Reactivate if you want to remember


We know sleep helps consolidate memories. Now a new study sheds light on how your sleeping brain decides what’s worth keeping. The study found that when the information that makes up a memory has a high value—associated with, for example, making more money—the memory is more likely to be rehearsed and consolidated during sleep.

The study involved 60 young adults who learned the unique locations of 72 objects on a screen while hearing characteristic object sounds. Each object was assigned a value indicating the reward that could be earned if remembered later. Recall was tested 45 minutes later, followed by a 90 minute break, during which participants either slept or remained awake. In the sleep condition, low-intensity white noise was played to mask any external sounds. In one condition, 18 of the sound cues associated with low-value objects were also repeatedly presented during the sleep period. In the wake condition, participants either watched a movie or performed a difficult working memory task (during which the sound cues were similarly sometimes presented in the background).

For all groups, at the first memory test, recall accuracy was significantly lower for low-value items compared to high-value (there was not, unsurprisingly, any difference between the groups). But let’s get to the important results. After sleep, in the absence of sound reminders, accuracy declined significantly more for low-value objects than for high-value objects. However, when sound cues had been played during sleep (although participants had no awareness of them), low-value objects were not differentially disadvantaged.

Interestingly, the sound reminders benefited not only those low-value objects which were cued, but all the low-value objects.  But, in the wake condition, when sound cues had been softly played in the background, only those objects which had been cued benefited from the reminders.

Also interestingly, two participants who heard the cues during stage 2 sleep rather than slow-wave sleep received the least benefit.

What all this suggests is that covert reactivation may be a major factor in determining what gets chosen for consolidation, and wake and sleep reactivation might play distinct roles in this process - the former helping to strengthen individual, salient memories, and the latter strengthening, while also linking togther, categorically related memories.

The findings provide more weight to the idea that I have propounded before — that it’s worth consciously reviewing the day's memories that you want to keep, just before going to sleep.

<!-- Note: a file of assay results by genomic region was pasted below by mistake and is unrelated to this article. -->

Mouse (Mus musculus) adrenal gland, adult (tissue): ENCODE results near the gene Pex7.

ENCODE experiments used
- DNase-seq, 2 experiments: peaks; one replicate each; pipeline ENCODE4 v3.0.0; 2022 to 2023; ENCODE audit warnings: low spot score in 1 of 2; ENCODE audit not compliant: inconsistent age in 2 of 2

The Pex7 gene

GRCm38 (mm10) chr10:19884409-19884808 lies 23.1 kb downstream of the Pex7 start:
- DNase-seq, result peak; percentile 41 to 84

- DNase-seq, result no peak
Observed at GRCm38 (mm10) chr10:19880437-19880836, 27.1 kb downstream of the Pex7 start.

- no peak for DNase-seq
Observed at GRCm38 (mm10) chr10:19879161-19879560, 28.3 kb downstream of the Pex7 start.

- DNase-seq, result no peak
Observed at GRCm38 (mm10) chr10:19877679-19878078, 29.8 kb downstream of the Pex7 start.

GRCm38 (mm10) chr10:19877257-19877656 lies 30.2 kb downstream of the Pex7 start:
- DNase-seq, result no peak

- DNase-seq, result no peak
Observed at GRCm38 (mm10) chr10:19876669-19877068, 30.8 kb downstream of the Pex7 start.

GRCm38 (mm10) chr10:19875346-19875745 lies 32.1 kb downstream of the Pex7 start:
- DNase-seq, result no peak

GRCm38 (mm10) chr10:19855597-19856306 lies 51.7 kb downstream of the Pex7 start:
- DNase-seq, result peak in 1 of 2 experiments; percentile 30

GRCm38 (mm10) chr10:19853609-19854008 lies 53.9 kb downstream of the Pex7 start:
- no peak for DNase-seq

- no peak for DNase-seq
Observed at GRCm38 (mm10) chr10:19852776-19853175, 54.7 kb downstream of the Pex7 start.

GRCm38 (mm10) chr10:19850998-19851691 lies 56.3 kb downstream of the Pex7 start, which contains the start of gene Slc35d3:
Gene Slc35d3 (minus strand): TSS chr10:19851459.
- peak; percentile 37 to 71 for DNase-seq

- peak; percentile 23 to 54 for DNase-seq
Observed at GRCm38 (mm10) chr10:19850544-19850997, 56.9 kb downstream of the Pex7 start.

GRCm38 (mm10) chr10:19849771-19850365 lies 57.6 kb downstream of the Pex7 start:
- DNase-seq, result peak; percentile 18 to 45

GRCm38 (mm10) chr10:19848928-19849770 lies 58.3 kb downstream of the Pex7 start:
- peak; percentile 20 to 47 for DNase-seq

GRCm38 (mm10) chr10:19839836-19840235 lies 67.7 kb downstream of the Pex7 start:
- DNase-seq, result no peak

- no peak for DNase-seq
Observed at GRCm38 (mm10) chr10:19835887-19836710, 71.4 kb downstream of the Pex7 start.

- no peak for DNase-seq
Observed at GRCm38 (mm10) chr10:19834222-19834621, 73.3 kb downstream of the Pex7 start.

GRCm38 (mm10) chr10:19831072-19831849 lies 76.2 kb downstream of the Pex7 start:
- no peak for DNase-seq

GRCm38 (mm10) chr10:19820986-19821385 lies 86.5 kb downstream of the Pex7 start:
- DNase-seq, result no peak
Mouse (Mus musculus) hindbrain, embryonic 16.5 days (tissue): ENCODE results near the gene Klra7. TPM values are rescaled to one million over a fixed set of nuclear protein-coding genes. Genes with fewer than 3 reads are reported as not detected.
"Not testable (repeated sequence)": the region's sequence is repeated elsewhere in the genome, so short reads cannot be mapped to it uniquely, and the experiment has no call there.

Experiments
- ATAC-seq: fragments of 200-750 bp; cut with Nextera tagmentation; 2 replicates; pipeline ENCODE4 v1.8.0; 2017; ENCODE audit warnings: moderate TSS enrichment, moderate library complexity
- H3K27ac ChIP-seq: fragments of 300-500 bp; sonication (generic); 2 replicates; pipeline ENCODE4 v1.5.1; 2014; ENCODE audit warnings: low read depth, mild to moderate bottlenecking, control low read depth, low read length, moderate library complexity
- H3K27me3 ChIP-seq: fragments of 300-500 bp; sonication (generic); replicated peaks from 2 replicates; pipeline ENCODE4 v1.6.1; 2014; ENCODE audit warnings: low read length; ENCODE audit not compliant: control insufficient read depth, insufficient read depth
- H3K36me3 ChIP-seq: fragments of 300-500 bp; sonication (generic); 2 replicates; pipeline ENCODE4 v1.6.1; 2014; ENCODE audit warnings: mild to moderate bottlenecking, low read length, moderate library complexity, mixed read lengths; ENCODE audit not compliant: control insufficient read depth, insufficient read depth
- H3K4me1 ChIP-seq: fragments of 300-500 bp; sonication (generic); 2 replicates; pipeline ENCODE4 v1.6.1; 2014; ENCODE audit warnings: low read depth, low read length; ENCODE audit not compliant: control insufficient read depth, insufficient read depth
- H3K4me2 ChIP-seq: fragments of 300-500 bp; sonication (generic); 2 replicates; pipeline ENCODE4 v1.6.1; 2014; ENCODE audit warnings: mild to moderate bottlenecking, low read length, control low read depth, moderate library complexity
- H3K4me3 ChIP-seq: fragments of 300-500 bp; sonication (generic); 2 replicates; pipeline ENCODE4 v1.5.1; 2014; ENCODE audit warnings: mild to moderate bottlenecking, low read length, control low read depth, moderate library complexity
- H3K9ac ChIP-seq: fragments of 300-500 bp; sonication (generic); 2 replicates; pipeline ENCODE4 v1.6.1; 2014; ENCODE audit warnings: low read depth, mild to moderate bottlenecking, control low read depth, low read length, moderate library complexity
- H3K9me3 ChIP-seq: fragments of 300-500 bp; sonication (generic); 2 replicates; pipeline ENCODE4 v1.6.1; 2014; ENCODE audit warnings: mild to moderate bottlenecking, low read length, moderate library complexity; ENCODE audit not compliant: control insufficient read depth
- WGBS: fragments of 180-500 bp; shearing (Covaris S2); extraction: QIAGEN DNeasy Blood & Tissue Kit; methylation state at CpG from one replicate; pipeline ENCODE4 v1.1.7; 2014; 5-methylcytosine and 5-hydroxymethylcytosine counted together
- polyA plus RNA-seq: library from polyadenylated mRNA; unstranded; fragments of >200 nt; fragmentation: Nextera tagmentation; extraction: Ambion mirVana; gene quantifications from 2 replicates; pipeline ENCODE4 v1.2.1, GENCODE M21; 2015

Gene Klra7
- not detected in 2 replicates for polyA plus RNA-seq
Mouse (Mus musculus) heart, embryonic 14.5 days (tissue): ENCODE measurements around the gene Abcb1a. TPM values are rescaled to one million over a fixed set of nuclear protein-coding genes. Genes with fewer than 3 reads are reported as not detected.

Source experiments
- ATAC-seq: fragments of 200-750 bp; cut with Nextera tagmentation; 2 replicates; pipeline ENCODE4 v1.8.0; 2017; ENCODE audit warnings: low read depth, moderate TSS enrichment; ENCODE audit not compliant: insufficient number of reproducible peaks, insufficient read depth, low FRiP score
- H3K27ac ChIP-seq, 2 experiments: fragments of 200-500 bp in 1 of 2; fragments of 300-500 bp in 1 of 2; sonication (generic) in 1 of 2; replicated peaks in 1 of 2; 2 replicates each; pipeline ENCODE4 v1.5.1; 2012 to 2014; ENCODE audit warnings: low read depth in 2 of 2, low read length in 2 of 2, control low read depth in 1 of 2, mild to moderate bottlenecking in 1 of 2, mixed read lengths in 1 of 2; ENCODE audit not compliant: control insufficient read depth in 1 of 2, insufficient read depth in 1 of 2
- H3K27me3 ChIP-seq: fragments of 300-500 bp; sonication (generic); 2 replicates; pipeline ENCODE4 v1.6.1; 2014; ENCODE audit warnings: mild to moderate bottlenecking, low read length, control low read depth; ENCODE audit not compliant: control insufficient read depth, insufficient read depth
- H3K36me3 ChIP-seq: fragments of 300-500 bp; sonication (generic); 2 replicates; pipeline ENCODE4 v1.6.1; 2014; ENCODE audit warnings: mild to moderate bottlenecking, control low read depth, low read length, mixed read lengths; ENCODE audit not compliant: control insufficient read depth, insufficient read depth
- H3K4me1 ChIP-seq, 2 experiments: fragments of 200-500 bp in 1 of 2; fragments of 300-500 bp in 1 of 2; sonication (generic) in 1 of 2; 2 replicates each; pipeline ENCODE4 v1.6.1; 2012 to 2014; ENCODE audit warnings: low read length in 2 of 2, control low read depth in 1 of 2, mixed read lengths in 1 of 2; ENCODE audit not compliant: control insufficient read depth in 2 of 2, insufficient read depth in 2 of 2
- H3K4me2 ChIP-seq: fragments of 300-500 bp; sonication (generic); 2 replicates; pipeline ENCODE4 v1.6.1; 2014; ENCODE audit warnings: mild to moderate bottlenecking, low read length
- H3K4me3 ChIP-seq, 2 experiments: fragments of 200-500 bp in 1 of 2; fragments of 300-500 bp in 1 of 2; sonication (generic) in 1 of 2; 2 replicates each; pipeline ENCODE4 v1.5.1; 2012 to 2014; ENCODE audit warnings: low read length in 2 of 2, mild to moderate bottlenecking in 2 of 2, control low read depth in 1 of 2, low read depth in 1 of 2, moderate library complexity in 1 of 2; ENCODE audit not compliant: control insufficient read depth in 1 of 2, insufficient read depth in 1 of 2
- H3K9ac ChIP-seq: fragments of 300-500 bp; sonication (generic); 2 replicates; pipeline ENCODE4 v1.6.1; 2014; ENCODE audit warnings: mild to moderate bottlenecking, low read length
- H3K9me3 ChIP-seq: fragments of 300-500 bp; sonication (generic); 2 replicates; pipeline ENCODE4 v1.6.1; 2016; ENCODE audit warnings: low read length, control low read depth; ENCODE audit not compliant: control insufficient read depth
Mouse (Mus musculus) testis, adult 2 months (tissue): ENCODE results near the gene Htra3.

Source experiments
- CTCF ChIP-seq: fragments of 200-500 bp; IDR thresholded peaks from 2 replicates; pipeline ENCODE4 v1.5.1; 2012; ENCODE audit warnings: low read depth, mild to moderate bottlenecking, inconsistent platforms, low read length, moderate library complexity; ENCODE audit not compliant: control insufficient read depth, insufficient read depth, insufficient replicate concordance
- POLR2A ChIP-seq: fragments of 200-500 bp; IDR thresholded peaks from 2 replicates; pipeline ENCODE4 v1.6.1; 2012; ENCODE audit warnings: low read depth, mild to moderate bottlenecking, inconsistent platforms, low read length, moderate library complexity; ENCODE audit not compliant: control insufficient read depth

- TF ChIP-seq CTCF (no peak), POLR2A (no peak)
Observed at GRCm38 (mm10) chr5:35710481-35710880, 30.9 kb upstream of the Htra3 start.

[3381] Oudiette, D., Antony J. W., Creery J. D., & Paller K. A.
(2013).  The Role of Memory Reactivation during Wakefulness and Sleep in Determining Which Memories Endure.
The Journal of Neuroscience. 33(15), 6672 - 6678.

Related News

A study involving epilepsy patients who had electrodes implanted into their brain has revealed that memory

A laboratory study has found that sleeping after watching a trauma event reduced emotional distress and memories related to traumatic events. The laboratory study involved 65 women being shown a neutral and a traumatic video.

Sleep, as I have said on many occasions, helps your brain consolidate new memories. I have reported before on a number of studies showing how sleep helps the learning of various types of new information.

This sounds like pseudoscience, but it appears in Journal of Neuroscience, so … Weirdly, a rat study has found that sleeping on the side (the most common posture for humans and other animals) is the best position for efficiently removing waste from the brain.

Recent research has suggested that sleep problems might be a risk factor in developing Alzheimer’s, and in mild cognitive impairment.

Because sleep is so important for memory and learning (and gathering evidence suggests sleep problems may play a significant role in age-related cognitive impairment), I thought I’d make quick note of a recent review bringing together all research on the immediate effects of alcohol on the sleep

Back in 2010, I briefly reported on a study suggesting that a few minutes of ‘quiet time’ could help you consolidate new information. A new study provides more support for this idea.

Back when I was young, sleep learning was a popular idea. The idea was that a tape would play while you were asleep, and learning would seep into your brain effortlessly. It was particularly advocated for language learning.

We know that we remember more 12 hours after learning if we have slept during that 12 hours rather than been awake throughout, but is this because sleep is actively helping us remember, or because being awake makes it harder to remember (because of interference and over-writing from other experi

Previous research has shown that negative objects and events are preferentially consolidated in sleep — if you experience them in the evening, you are more likely to remember them than more neutral objects or events, but if you experience them in the morning, they are not more likely to be remem


Subscribe to Latest newsSubscribe to Latest newsSubscribe to Latest health newsSubscribe to Latest news